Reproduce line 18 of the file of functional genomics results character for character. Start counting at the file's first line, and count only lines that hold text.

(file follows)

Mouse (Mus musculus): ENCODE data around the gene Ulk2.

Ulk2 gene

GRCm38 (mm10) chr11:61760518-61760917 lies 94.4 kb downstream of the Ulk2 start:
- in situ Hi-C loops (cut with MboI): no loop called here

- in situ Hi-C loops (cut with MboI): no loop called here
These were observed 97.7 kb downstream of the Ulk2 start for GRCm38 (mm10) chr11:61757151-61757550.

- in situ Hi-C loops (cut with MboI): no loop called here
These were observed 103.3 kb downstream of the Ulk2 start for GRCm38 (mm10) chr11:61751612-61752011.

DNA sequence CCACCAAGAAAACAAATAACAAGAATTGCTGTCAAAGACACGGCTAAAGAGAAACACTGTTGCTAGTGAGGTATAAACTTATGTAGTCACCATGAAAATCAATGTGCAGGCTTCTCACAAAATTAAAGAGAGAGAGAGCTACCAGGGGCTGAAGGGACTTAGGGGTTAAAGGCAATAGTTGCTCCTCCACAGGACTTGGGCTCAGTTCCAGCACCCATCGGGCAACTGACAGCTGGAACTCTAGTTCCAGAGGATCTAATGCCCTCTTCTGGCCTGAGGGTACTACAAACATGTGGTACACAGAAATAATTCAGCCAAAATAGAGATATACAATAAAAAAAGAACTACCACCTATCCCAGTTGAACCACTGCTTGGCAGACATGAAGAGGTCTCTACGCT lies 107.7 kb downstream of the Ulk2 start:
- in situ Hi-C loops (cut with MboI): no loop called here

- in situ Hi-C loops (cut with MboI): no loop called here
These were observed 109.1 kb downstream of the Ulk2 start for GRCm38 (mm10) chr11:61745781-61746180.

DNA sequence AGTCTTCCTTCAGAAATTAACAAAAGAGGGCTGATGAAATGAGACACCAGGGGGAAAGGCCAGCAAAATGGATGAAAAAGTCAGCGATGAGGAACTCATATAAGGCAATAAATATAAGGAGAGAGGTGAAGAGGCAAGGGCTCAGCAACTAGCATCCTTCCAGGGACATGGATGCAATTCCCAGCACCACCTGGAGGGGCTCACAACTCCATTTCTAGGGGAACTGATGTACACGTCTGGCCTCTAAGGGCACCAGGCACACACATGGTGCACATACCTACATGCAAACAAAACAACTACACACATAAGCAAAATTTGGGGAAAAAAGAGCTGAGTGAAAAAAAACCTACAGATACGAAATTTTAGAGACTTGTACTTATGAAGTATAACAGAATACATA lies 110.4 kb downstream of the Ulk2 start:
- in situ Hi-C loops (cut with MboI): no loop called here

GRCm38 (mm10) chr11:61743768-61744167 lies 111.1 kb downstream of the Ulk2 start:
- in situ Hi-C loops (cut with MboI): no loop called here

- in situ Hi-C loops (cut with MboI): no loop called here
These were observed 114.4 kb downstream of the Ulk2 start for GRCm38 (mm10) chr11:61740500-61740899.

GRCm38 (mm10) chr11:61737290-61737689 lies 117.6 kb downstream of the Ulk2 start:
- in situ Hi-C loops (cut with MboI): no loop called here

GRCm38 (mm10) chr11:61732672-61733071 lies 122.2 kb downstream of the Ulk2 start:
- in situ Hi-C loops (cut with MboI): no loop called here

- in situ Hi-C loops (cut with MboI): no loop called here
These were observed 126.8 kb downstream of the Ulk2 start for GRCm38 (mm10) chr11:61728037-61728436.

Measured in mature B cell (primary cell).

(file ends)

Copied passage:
These were observed 114.4 kb downstream of the Ulk2 start for GRCm38 (mm10) chr11:61740500-61740899.